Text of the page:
Stop me if you have heard this from your users before;
“Skype is crap”
“It just dropped out”
“It sounded like it was breaking up”
Heard it before? Good. That proves your listening. Because even in a perfect environment these issues are going to appear. Mainly because you’re going to peer with customers or mobile phone networks or users working from home or any number of things that are outside your control.
Unfortunately because Skype and Teams rely so heavily on your networking infrastructure that as soon as it suffers in the slightest your UC users will be the first to make noise regardless of what UC platform you choose.
Now, I hear you. You say “I’ve got QoS, that shouldn’t be an issue!” and sure, that’s supposed to be the case.
The amount of times, I’ve proven to customers that their QoS config isn’t setup correctly or that despite the QoS tags being set on the packets them not being honoured is ridiculous. Only for the networking team to point at graphs and say “That link isn’t even at full utilisation” or the more hilarious one. “We don’t need QoS as our links are never contended!” – Seriously, if you say this to me with any amount of gusto I’ll make it my mission to find packet loss.
Trust me, I’ve been on the opposite side of the coin. I’ve been the networking guy looking at RRD and SNMP graphs saying at an ISP saying flatly to my customers “I shouldn’t be dropping any packets” But when you test the workflow with something like IPerf or iR’s UC Assessor you will see packet loss.
We as humans are terrible at understanding how networking actually works. We see network links as a pipe.. A pipe that carries water (data) when that’s not actually how network links work at all.
The truth is that network links are more like a conveyor belt with buckets (frames) on it. And whatever appliance (router/switch) you’re sending data too has to fill those buckets with data (packets). it can only do that one thing at a time, regardless of how fast it is. It just so happens that it typically happens so fast we can think of it like a pipe.
Using this analogy we can sorta see where the issues come in. You send data to the router or switch and it places it in a queue after routing it to an appropriate interface. The idea of QoS marks is that your data should always sit at the top of that queue.
So when an empty bucket arrives at the interface (the interface can send a frame) we fill it with higher QoS’ed data than lower marked data first.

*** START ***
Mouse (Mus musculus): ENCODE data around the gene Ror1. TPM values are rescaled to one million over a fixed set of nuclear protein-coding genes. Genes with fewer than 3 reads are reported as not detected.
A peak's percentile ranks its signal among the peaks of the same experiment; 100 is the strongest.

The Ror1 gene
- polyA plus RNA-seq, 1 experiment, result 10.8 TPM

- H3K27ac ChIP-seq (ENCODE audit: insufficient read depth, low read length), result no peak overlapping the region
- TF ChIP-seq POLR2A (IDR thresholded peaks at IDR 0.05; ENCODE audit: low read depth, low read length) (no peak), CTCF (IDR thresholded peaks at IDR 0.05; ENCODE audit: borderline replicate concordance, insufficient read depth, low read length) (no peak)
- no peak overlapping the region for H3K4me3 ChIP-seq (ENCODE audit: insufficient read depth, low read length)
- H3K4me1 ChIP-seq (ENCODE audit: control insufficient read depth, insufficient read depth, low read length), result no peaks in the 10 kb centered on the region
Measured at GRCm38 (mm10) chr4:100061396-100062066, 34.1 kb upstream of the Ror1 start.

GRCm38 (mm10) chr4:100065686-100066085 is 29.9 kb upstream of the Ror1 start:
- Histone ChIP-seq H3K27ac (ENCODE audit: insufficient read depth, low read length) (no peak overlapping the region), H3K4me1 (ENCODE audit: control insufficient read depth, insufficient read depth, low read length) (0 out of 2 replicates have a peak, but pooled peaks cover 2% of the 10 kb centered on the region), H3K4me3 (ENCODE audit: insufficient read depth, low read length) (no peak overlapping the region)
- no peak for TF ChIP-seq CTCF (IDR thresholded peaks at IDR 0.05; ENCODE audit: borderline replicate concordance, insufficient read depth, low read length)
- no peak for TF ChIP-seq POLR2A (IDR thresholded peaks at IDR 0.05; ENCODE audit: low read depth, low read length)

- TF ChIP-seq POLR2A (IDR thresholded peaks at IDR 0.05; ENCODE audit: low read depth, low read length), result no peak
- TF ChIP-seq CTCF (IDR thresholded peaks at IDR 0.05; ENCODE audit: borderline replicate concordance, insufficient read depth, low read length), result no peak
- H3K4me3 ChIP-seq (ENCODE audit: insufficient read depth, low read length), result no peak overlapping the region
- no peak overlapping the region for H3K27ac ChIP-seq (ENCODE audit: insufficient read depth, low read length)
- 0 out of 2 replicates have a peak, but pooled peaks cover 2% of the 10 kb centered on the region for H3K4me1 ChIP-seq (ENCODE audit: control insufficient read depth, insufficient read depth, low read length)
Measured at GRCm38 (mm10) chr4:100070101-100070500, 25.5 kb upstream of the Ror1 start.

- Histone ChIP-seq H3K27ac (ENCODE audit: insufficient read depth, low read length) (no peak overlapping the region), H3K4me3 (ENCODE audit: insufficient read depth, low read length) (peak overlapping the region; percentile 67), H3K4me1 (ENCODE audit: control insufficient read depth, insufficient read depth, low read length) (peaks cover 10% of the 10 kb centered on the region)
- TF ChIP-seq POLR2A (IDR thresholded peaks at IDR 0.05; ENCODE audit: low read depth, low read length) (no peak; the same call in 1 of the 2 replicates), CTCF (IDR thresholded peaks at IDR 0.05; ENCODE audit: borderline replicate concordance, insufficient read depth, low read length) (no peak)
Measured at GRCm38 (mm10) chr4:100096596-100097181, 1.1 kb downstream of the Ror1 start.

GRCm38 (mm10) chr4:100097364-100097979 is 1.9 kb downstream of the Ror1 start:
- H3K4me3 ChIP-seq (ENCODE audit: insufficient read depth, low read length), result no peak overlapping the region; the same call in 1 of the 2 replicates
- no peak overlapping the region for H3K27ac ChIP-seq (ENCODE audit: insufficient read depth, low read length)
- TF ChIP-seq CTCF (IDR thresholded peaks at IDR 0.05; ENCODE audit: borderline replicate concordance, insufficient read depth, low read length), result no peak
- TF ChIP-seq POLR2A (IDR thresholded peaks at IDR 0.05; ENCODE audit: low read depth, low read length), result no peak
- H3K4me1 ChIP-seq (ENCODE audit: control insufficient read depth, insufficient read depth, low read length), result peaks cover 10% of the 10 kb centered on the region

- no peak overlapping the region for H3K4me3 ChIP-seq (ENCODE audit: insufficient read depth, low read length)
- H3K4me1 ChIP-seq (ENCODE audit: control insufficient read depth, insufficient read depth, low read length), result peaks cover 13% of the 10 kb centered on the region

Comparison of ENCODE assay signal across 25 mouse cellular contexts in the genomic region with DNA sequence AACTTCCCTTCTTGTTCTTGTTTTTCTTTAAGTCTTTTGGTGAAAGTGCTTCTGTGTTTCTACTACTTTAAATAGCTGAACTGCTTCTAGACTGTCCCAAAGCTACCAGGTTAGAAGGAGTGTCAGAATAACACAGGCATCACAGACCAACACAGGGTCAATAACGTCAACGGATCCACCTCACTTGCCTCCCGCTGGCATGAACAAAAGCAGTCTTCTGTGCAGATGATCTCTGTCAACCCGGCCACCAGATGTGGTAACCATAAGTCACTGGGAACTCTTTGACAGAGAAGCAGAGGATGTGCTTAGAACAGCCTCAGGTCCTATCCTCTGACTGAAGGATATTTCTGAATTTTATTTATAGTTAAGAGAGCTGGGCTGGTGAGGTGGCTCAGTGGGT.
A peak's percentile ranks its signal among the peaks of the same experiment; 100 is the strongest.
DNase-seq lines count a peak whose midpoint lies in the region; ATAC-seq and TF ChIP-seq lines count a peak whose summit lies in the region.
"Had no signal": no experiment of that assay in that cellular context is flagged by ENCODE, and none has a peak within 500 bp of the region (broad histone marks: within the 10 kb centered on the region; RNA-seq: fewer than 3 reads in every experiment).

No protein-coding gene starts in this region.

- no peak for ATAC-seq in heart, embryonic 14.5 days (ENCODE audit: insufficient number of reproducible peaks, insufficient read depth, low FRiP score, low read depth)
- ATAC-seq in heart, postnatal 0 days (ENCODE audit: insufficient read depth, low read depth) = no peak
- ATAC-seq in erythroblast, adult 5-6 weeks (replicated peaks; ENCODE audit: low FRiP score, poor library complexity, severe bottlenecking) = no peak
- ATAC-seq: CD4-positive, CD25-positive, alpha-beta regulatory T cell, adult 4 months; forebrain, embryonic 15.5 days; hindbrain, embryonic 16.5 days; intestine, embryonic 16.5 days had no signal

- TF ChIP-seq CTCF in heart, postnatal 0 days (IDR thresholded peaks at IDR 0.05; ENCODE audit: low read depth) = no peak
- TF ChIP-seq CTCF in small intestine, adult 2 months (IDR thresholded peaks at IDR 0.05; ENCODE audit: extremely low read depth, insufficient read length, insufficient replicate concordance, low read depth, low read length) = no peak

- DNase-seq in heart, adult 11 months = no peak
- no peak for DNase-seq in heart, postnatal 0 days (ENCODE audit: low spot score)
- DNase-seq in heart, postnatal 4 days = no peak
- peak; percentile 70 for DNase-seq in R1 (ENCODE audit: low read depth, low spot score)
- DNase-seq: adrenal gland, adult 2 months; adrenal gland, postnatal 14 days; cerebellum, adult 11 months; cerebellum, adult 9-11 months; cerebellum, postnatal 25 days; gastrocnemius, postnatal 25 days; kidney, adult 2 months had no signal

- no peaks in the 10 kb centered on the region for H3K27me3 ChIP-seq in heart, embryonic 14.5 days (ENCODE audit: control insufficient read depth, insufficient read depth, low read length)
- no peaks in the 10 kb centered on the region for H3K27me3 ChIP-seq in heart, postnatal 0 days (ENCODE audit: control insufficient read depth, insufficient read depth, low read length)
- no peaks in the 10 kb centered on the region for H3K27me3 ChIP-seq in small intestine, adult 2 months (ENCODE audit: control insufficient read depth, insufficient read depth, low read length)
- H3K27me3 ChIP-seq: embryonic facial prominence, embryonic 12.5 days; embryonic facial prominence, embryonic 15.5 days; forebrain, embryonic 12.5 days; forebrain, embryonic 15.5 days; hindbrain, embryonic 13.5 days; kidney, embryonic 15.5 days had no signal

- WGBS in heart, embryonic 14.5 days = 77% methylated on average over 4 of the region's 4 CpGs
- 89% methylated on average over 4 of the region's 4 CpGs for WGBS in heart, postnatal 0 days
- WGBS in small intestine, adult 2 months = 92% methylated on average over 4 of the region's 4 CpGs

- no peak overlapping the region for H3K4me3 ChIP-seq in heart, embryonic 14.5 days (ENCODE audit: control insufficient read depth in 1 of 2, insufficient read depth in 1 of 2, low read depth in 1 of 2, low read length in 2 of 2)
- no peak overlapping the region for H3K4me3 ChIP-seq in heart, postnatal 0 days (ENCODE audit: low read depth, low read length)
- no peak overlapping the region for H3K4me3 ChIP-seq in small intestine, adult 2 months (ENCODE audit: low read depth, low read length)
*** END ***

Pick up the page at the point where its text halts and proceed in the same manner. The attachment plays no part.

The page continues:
If we are not using a properly configured QoS capable router or switch, when that device can send a frame the it will select packets typically in a FIFO (first in, first out) fashion or maybe a Fair Weighted round robin fashion.
The point is we don’t get any sort of priority.
I can hear the keyboard warriors screaming already; “But if the link isn’t contended. All the data will get through anyway!”
I’m sorry but that’s just wrong. Sure, If we can send data quicker than we can receive it we should never have an issue. But that’s in an idea world and we all know an ideal world doesn’t exist.
Now I’ll wait for all the network engineers in the room to point me at their MRTG graphs “see, SEE! Not contended!” and that their network is perfect for voice.
Yeah okay, that table suggests the link never drops packets, but it’s rarely true.
It would be better to look at an MRTG graph of “Discarded Packets” or maybe even SmokePing to see what the interface is actually doing.
(I love this tool.. Tobi, if I could I’d marry you…)
Here’s the rub.
Most of these tools generate these graphs by querying the interface in question via SNMP for the “Bytes Transmitted” and “Bytes Received” counters. And if you’re sensible, you’re only querying the appliance every 5 minutes or so. MRTG and other traffic graphing tools then take the two most recent traffic counts to get the total packets over the sample period, then divide it by time to get the average bytes per second over that sample period.
Believe it or not, this is how your GPS and even your car measure speed. The sampling speed is just considerably higher (Unless its really really old, then theirs a weird mechanical thing I’m not going into here.)
So what does that mean?
That means your MRTG graph doesn’t show what happened during those 5 minutes, only that an average of how many bytes a second occurred. It has no idea if at the start of the 5 minute window you were maxing the link out for 40 seconds then dropped to a reasonable level again. Only that the average was 50mbps. MRTG used to call this out really well with the big “5 Minute Average” text, but no-one pays any attention to that. (Don’t even get me started on 95th percentile or when RRD rounds these down)
Too bad that thanks to that sudden influx of traffic, some of your real-time UC traffic was discarded as the buffer on the switch overflowed.
This gives your users a poor experience, meanwhile the networking team are running around saying “Not the network”
What’s the point then?
Traffic graphs are great. I’ve used them countless times, but they are just an indicative tool. Not a troubleshooting benchmark. Not a substitute for QoS. The only real way to know your network is ready for unified comms workloads it to TEST IT with real traffic. A ping doesnt cut it either! Make sure QoS markings make it from one end to the other and that switches / routers honour the QoS polices you set by checking those queue counters.
Testing isn’t even that hard these days, for Office365 and Teams. Microsoft, IR and fellow MVP James Cussen all offer free tools that use the Office365 media endpoints to test. Which is great for testing your network edge is up to snuff for a hosted PBX solution.
So the take away is this. Stop looking at traffic graphs for troubleshooting and network assessment purposes. Test it properly or suffer the pain later.